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The U.S. Supreme Court is refusing to hear NOM’s appeal in a donor disclosure case.

The U.S. Supreme Court has just announced it is refusing to hear an appeal on a donor disclosure case filed by NOM, the National Organization For Marriage,, and other related groups. The case centers on the groups’ desire to not comply with California state laws requiring the disclosure of names of campaign donors. NOM has historically fought to keep donor names secret, and has lost other similar cases.

Supreme Court justices today let stand a 9th Circuit court of Appeals ruling requiring NOM and to disclose names of people who donated $100 or more to its Prop 8 campaign.

The groups, often using flimsy “evidence,” like anonymous comments on blogs, have tried but failed to prove they need to keep secret the names of their donors, to protect them from harassment and possible violence.

But in internal documents, NOM even wrote, “One key advantage we now have is the capacity to protect the identity of our donors.”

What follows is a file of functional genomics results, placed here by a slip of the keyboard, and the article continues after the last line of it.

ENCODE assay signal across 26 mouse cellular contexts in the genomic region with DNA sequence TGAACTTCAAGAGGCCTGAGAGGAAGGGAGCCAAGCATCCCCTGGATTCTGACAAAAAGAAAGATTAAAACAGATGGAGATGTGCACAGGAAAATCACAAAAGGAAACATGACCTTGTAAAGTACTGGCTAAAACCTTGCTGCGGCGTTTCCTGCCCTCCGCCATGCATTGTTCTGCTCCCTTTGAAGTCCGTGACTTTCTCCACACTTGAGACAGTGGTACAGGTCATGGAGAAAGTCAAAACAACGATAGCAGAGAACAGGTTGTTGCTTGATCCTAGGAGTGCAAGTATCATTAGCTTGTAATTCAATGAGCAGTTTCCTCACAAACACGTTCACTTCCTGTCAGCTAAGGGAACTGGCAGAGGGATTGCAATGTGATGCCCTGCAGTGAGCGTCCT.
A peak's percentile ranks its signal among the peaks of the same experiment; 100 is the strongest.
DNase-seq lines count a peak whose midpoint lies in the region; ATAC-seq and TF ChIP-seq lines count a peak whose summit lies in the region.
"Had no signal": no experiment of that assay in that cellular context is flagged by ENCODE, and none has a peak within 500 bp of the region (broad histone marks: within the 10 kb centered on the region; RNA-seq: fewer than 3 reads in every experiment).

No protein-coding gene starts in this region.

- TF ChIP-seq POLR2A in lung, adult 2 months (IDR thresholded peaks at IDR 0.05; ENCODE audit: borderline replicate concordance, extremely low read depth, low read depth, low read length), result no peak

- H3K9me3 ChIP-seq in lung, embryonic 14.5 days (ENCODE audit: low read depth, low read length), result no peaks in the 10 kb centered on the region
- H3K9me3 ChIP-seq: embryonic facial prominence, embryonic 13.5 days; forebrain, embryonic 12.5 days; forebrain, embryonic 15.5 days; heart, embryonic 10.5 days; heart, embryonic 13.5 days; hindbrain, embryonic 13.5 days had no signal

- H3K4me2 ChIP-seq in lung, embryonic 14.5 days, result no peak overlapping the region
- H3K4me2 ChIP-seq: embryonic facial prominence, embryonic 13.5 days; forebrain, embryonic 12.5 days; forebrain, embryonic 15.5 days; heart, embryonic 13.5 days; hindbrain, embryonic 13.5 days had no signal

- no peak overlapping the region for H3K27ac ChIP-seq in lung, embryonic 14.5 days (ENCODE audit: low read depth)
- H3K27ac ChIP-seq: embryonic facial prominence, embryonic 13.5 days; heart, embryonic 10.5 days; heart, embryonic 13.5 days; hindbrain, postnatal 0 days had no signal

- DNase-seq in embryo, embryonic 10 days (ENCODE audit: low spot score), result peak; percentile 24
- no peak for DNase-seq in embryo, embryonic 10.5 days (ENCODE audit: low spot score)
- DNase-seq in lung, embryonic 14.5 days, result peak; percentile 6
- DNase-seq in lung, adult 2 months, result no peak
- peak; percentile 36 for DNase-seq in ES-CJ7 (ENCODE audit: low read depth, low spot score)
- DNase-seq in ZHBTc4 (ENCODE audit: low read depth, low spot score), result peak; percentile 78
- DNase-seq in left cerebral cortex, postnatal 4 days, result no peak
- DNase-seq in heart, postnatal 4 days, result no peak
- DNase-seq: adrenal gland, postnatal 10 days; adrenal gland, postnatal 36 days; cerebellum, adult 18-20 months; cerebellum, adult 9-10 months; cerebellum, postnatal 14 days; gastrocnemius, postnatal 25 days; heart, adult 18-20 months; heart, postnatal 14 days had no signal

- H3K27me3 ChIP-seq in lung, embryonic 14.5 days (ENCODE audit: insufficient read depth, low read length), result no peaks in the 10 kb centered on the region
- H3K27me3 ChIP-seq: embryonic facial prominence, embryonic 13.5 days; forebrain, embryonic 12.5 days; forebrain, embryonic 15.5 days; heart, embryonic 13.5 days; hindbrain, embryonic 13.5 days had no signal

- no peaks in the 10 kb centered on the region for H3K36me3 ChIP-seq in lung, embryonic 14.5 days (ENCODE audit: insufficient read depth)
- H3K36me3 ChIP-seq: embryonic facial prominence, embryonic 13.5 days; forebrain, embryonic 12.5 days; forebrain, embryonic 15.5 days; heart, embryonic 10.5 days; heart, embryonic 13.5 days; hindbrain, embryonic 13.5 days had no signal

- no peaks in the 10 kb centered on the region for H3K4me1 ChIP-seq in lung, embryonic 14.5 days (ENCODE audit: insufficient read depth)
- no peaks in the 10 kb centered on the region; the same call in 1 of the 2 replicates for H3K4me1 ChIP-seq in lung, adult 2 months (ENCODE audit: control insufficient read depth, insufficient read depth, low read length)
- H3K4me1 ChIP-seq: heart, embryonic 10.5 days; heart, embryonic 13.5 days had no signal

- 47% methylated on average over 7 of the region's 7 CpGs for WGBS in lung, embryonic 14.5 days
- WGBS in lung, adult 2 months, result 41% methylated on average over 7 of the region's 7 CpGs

The AP reports the “9th U.S. Circuit Court of Appeals ruled against them in part because the names have been publicly available for five years.”

In 2012, Mainers United For Marriage charged in a separate instance that NOM “laundered a quarter of a million dollars” into the Maine marriage campaign, a violation of state law. In 2013, the Maine State Supreme Court ordered the National Organization for Marriage to turn over the names of its donors to its 2009 campaign to repeal same-sex marriage.

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